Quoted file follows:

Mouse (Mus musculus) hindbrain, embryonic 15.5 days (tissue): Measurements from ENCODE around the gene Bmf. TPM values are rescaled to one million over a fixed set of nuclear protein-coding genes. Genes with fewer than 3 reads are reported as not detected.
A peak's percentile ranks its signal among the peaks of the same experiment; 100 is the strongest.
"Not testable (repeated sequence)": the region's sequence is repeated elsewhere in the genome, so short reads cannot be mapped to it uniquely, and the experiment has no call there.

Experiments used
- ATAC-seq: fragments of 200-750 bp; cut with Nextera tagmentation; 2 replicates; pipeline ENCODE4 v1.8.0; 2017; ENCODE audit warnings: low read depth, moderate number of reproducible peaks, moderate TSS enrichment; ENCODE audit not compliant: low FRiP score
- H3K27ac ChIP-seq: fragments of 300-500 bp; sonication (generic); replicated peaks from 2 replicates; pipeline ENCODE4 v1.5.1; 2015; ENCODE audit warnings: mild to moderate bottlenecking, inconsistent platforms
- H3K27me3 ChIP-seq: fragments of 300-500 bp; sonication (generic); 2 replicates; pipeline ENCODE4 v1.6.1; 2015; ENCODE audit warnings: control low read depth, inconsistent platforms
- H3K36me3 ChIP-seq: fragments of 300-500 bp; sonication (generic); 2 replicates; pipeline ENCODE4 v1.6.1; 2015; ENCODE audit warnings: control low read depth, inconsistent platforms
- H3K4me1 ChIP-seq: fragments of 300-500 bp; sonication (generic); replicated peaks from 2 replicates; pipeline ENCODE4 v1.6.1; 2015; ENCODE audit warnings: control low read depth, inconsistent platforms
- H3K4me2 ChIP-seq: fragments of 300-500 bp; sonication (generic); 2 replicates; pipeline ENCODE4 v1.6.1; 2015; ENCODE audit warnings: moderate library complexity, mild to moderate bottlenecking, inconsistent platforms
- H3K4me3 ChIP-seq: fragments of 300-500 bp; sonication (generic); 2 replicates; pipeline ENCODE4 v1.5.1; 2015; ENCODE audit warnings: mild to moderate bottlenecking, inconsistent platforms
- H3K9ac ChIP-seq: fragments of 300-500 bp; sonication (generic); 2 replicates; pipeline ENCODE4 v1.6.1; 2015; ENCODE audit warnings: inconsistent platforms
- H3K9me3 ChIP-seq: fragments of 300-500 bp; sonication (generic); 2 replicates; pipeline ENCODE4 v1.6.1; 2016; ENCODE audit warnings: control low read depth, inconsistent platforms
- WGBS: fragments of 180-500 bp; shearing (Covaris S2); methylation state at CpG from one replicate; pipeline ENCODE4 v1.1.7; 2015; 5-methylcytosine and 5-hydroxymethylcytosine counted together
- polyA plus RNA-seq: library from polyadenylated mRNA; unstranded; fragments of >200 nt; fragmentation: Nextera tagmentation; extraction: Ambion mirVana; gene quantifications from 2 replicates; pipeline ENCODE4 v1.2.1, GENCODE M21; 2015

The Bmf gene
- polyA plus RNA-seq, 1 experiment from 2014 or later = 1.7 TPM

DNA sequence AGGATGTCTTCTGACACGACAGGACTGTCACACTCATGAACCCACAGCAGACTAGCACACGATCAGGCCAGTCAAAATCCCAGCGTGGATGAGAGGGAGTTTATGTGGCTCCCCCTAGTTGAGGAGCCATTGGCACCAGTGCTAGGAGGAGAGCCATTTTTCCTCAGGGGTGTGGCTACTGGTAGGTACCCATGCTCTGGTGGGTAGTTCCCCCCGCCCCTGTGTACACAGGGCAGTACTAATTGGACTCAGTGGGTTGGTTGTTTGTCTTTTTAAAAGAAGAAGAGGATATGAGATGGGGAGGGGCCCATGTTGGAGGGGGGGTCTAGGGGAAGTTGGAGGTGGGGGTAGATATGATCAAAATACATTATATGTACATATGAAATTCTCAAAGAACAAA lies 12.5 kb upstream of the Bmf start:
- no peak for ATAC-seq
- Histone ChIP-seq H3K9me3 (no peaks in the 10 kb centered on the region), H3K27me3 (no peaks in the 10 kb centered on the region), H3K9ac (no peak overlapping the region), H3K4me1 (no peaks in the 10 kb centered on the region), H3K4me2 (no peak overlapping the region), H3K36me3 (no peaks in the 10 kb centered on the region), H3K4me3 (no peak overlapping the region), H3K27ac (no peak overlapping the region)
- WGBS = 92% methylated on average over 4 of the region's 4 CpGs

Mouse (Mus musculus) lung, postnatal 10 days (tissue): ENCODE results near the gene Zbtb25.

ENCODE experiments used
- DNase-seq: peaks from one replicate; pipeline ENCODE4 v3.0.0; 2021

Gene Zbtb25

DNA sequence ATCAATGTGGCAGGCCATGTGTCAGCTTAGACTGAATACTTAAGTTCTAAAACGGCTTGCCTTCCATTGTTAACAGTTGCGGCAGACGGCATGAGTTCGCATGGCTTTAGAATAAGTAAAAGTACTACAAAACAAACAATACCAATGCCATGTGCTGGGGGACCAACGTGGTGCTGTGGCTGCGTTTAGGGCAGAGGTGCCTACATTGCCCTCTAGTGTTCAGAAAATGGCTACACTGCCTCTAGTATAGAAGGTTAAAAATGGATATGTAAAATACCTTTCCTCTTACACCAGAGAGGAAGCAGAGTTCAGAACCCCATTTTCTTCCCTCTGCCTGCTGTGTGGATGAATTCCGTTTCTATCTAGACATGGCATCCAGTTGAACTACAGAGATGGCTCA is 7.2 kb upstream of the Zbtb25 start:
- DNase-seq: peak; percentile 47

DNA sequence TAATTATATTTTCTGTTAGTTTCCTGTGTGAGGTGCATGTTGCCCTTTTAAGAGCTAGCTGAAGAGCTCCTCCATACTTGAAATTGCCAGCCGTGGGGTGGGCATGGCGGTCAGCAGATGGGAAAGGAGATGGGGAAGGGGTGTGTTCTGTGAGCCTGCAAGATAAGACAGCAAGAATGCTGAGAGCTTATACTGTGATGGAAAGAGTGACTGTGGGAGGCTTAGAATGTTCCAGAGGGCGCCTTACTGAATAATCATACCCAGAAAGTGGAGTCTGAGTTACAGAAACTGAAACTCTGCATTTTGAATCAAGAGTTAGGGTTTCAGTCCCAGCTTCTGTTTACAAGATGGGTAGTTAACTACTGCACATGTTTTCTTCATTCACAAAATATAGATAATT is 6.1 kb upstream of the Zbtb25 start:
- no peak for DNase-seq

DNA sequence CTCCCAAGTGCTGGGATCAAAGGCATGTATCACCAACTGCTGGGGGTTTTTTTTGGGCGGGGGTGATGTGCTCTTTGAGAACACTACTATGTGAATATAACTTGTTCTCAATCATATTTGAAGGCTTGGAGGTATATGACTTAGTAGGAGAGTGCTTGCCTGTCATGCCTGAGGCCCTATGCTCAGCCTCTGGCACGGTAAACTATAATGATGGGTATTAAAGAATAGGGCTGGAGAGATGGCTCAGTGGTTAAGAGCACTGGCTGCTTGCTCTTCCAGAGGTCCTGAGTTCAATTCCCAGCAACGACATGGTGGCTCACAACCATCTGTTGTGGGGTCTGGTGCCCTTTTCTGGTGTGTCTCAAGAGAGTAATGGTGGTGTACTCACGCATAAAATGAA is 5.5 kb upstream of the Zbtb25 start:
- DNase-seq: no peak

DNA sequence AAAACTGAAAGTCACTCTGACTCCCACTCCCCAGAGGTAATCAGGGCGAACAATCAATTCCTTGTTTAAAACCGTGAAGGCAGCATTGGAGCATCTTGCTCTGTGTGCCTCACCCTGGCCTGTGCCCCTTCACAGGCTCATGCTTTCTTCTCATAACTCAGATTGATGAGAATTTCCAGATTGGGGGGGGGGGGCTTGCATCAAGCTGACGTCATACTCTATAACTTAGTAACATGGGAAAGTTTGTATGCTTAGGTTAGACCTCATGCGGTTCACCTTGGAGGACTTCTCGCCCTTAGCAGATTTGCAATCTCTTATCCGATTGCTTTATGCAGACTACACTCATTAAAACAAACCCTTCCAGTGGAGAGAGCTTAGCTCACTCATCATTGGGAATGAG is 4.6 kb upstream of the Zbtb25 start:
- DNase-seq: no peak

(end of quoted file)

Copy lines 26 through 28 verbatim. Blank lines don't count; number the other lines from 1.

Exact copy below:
DNA sequence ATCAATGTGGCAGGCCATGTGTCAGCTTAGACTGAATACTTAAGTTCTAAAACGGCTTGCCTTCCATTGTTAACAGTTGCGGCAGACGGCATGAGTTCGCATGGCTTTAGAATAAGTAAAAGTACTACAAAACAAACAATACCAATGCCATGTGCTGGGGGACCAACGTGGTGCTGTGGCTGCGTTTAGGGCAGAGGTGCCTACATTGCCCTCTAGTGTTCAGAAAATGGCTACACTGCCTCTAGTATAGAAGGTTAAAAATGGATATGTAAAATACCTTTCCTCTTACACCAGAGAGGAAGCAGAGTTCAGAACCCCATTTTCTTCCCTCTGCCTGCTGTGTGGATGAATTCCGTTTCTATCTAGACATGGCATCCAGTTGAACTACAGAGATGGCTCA is 7.2 kb upstream of the Zbtb25 start:
- DNase-seq: peak; percentile 47

DNA sequence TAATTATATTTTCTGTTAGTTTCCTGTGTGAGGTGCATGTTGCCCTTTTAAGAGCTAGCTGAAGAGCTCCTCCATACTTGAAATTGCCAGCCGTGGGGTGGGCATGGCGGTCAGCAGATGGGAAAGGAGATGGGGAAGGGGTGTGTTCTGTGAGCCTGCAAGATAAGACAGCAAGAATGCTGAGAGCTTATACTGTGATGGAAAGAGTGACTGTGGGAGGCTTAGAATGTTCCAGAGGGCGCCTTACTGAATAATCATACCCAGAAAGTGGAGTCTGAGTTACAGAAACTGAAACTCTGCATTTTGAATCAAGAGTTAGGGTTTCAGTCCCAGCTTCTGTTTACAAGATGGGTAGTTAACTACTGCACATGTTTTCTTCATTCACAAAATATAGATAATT is 6.1 kb upstream of the Zbtb25 start: